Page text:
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SAS invests US$1B in AI over next three years

SAS invests US$1B in AI over next three years

Focus will be in three areas - software innovation, education and expert services

SAS CEO Dr Jim Goodnight

SAS CEO Dr Jim Goodnight

SAS says this commitment builds on its already strong foundation in AI which includes advanced analytics, machine learning, deep learning, natural language processing (NLP) and computer vision.

SAS says the US$1 billion investment will focus on three main areas - research and development (R&D) innovation; education programmes addressing customer needs to better understand and benefit from AI; and expert services to optimise customer return on AI projects.

"At SAS, we remain dedicated to our customers and their success, and this investment is another example of that commitment," says SAS CEO Dr Jim Goodnight.

"With our innovative capabilities in AI, SAS helps businesses deter damaging fraud, fight deadly disease, better manage risk, provide exemplary service to customers and citizens, and much more,” says Goodnight, in a statement.

SAS says the investment in R & D innovation will be in all core areas of AI, with a special focus on making it easy for users with different skill levels to benefit. These range from business experts to data engineers and data scientists.

SAS says it is embedding AI capabilities into the SAS Platform and solutions for data management, customer intelligence, fraud and security intelligence and risk management, as well as applications for industries including financial services, government, health care, manufacturing and retail.

SAS adds it is continuing its partnership with technology and services providers like Accenture, Cisco, Deloitte, Intel and NVIDIA to bring the latest AI and machine learning to customers.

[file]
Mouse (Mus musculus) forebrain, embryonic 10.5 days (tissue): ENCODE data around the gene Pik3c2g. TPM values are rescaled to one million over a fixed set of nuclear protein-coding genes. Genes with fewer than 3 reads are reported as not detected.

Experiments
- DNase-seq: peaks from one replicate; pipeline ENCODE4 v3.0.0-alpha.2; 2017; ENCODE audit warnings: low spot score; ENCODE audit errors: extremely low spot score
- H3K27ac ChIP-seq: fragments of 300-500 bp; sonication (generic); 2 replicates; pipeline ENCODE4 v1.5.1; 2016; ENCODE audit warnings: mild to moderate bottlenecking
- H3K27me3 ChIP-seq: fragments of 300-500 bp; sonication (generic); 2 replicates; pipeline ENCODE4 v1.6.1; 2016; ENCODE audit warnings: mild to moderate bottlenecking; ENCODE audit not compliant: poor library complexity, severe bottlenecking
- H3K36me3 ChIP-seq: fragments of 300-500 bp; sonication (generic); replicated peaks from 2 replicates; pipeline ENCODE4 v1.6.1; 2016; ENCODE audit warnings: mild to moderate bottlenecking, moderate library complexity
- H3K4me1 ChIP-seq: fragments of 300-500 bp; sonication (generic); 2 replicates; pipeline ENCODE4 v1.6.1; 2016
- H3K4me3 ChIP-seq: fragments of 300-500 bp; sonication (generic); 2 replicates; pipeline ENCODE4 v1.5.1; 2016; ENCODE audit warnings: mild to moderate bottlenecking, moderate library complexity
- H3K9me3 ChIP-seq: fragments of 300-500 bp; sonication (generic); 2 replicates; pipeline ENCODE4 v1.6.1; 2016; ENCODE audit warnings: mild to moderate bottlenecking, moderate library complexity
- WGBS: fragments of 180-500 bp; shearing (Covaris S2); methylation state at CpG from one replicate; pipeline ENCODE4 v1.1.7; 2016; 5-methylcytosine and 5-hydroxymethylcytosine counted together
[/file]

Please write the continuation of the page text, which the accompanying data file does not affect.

One such company is SciSports, a Dutch sports-analytics startup,  applies computer vision from SAS to data streaming from soccer, or football, matches.

SAS AI technology running on NVIDIA GPUs delivers in-game insights to coaches and managers.

By capturing and analysing this and other data, football clubs can improve many aspects of game, including in-game strategy, player recruitment and the fan experience.

"The reason SAS tops the revenue list for advanced analytics for the last five years is that SAS solutions are built on a foundation of machine learning and deep knowledge of analytics. These are part of SAS' DNA," says Dave Schubmehl, research director for artificial intelligence at IDC.

"Combining SAS' knowledge and technology with its continued push to innovate in computer vision, NLP and deep learning will drive further adoption of AI across multiple industries,” says Schubmehl. “And it will help companies interested in AI – whether early in their AI and analytics life cycle or more mature."

Developing AI talent

SAS says investment in customer education includes the new AI Accelerator Programme that focuses on helping organisations and professionals get AI-ready at any level.

The programme provides tailored courses to help organisations improve their AI skills. These will include e-learning like the SAS Academy for Data Science, and in-person training in AI technologies and best practices.

There are also certification programmes that will help analytics professionals and data scientists earn the valuable credential of SAS Certified Professional in AI and Machine Learning. “This will make them even more marketable to companies seeking AI talent,” says SAS.

The SAS Analytics Center of Excellence, will support customer AI implementations – from well-established applications to first-of-a-kind innovation. The centre is a group of PhDs and advanced experts in AI, machine learning, NLP, computer vision, optimisation, simulation and related data science skills who are focused exclusively on customer implementations.

Building AI into the business

SAS says it is expanding its research into AI through the newly completed smart campus project.

The project features the 420,000 sq. ft. tower hosting the Global Education Center.

The building features thousands of IoT connected sensors – embedded in chillers, boilers and air handlers – that monitor water and energy use.

Through neural networks using SAS Event Stream Processing, the  facilities team will track sensors and systems performance in real-time to enhance predictive maintenance, such as identifying equipment problems before they become major, and optimise energy and water usage.

SAS says nearly half of the new building’s power is supplied by the adjacent SAS solar farm.

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